Perfumed Clothing Could Mask Body Odor

Tornado Science, Facts and History

Vertically-challenged soccer fans who were left with their heads (and noses) at armpit level in crowds watching the final game of the European Championship tournament Sunday might have wished their taller neighbors wore this new product: perfumed clothing. Researchers in Portugal have developed a way to insert "microcapsules," which are small shells measuring between 1 and 100 micrometers (the latter is slightly longer than the width of a human hair) into fabrics. Fragrances can be injected into the shells, which can then be used in products from scratch-and-sniff stickers to peel-apart perfume samples in magazines. Currently, these microcapsules are made with formaldehyde, a known cancer-causing agent that is also an environmental hazard. To put microcapsules into textiles, a safer material is needed. So scientists turned to polyurethane-urea, a more environmentally-friendly plastic that is compatible with fabrics. The researchers created microcapsules filled with limonene (which is found in the rinds of lemons and gives them their citrus smell), and applied them to samples of wool and polyester. They tested the scent-infused fabrics and found that the scent was long-lasting and resisted drying cleaning and other wear. Such lemony-fresh fabrics could be used to make BO-neutralizing, suits, socks and even underwear, the researchers say. The results of the study are detailed in the July 2 issue of the journal Industrial & Engineering Chemistry Research. The research was funded by the Agencia de Inovação.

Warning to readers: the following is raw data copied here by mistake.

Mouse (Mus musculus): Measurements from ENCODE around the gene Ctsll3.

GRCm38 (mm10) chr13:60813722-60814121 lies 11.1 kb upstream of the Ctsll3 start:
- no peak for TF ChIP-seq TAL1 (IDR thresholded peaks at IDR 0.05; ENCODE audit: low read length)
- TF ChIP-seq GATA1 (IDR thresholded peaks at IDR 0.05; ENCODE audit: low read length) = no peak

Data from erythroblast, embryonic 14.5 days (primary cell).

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Andrea Thompson
Live Science Contributor

Andrea Thompson is an associate editor at Scientific American, where she covers sustainability, energy and the environment. Prior to that, she was a senior writer covering climate science at Climate Central and a reporter and editor at Live Science, where she primarily covered Earth science and the environment. She holds a graduate degree in science health and environmental reporting from New York University, as well as a bachelor of science and and masters of science in atmospheric chemistry from the Georgia Institute of Technology.